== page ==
As per the company’s ability to pay its long term debt, it seems its assets are sufficient using the two ratios calculated. Its total debt to assets was 0.45 for the two years. This is a good ratio for a company. However, the company should increase borrowing to reduce dependence on equity and reduce the cost of capital. The company is not heavily leveraged for every dollar of assets being financed by 0.045 cents of long term debt. Long term debt is a component of the total financing of the company, stood at 8% for the two years in comparison to equity. There is no change in terms of borrowing from debt capital to finance the operations of the company.
The efficiency of the management is in doubt as the company keeps huge amounts of inventory in-store, which should be sold off. The amount of inventory in the store was held for 102 days in the year 2007 while it was held for 107 days in the year 2008. Looking at the figures of the company from the year 2004, it can be noted that there is an upward trend in inventory period and the year 2008 marks the highest inventory period of all times. Trade receivables have also been fluctuating from the year 2004 and currently stand at 30 days which is an increase from 28 days. These are conversion days in which inventory can be converted into sales as well as sales can be converted into cash. Looking at trade payable, one realizes that the company takes a whole 86 days to pay creditors in the year 2007, while in the year 2008, it was 80 days. What it means is the company took 57 days to get cash from her operations for the year 2008. That is the inventory period plus trade receivables minus trade receivables. It shows that the company performance did not improve; it was declining. The management needs to improve their operational efficiency to reduce the number of days in which they convert their business transactions into cash.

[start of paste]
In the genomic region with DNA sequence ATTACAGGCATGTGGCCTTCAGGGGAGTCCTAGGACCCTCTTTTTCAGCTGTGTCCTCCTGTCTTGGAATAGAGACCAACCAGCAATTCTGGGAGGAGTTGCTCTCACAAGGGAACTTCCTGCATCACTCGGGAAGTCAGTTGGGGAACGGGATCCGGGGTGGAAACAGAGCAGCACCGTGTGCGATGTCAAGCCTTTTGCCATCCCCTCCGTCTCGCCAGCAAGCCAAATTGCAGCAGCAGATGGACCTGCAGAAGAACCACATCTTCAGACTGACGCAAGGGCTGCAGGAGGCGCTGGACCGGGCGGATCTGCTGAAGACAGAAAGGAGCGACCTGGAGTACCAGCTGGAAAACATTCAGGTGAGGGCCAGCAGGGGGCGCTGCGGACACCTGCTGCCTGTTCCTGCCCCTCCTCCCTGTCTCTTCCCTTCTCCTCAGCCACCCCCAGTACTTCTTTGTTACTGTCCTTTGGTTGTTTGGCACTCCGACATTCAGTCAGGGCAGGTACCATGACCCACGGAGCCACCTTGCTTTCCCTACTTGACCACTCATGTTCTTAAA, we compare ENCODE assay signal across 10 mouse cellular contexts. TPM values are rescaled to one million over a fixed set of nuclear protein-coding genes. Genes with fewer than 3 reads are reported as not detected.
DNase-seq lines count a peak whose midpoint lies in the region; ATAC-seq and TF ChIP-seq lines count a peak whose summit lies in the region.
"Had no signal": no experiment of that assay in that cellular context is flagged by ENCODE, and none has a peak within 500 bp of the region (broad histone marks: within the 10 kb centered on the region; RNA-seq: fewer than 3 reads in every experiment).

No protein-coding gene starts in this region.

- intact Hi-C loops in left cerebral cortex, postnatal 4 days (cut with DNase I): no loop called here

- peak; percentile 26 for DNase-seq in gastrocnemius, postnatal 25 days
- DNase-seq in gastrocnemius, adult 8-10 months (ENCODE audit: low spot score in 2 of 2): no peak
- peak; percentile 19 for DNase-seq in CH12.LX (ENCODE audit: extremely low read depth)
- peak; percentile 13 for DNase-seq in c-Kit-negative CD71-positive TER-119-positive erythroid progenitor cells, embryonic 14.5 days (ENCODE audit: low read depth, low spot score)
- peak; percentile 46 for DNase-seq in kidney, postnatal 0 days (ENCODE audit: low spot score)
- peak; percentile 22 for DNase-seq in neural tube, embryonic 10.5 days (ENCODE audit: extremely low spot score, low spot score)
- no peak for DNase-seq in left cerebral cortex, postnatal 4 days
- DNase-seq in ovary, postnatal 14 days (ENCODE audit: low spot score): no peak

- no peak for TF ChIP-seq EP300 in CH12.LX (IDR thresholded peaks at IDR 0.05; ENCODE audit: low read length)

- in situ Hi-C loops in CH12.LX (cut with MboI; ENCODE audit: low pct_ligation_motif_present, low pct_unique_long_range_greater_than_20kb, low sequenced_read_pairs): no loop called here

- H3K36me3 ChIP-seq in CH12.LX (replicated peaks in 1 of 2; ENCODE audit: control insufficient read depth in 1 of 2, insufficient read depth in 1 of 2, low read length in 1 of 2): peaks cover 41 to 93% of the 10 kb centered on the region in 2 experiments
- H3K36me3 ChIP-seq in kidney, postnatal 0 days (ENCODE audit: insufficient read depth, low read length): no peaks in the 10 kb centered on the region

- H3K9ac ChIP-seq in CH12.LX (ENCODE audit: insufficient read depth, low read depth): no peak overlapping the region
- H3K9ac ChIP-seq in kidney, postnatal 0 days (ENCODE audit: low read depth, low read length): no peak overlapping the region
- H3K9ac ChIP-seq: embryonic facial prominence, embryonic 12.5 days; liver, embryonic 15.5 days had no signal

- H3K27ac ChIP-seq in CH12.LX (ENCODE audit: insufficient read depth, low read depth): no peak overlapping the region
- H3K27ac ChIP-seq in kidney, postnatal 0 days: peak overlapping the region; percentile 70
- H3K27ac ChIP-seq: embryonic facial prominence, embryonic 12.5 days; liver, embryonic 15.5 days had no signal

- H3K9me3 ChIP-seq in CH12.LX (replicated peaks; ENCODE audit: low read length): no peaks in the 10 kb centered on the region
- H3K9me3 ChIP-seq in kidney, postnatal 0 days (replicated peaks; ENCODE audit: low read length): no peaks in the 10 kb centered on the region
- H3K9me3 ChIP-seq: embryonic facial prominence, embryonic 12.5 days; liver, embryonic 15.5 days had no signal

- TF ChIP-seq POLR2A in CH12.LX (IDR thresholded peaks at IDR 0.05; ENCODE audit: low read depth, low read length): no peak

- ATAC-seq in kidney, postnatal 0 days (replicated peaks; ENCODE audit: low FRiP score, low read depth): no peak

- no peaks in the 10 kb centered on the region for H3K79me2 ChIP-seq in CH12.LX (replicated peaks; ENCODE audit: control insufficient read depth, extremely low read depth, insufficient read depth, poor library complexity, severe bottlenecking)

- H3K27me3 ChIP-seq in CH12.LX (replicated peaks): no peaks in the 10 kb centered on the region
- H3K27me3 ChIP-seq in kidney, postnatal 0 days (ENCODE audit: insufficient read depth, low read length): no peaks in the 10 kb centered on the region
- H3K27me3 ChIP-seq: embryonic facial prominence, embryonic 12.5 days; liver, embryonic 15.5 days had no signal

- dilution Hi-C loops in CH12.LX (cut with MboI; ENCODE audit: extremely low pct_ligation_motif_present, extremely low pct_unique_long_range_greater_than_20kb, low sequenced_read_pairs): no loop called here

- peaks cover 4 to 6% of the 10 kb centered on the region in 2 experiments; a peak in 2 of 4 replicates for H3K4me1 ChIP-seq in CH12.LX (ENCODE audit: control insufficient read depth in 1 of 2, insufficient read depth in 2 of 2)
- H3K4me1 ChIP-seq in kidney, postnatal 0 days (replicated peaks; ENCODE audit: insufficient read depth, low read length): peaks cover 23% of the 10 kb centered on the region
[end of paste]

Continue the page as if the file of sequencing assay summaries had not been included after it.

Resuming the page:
Limitations of ratio analysis
There are a number of limitations associated with ratio analysis. Ratio analysis has the following limitations. To begin with, they depend on historical data, which is outdated and therefore relying on them to make decisions in these economic times when there is a constant change may be suicidal. Secondly, the ratios, if used for comparisons over time, a wrong solution or decision may be made because they don’t consider the time value for money.
Ratio analysis, although used commonly to access and compare financial statement and performance of the company, they may give a wrong answer if the ratios used are not collected in a systematic and uniform manner. The ratios must be of the same period in companies of the same industry as well as companies using similar accounting policies. The accounting measurements used must be understood; otherwise, the users of financial statements may end up making wrong decisions.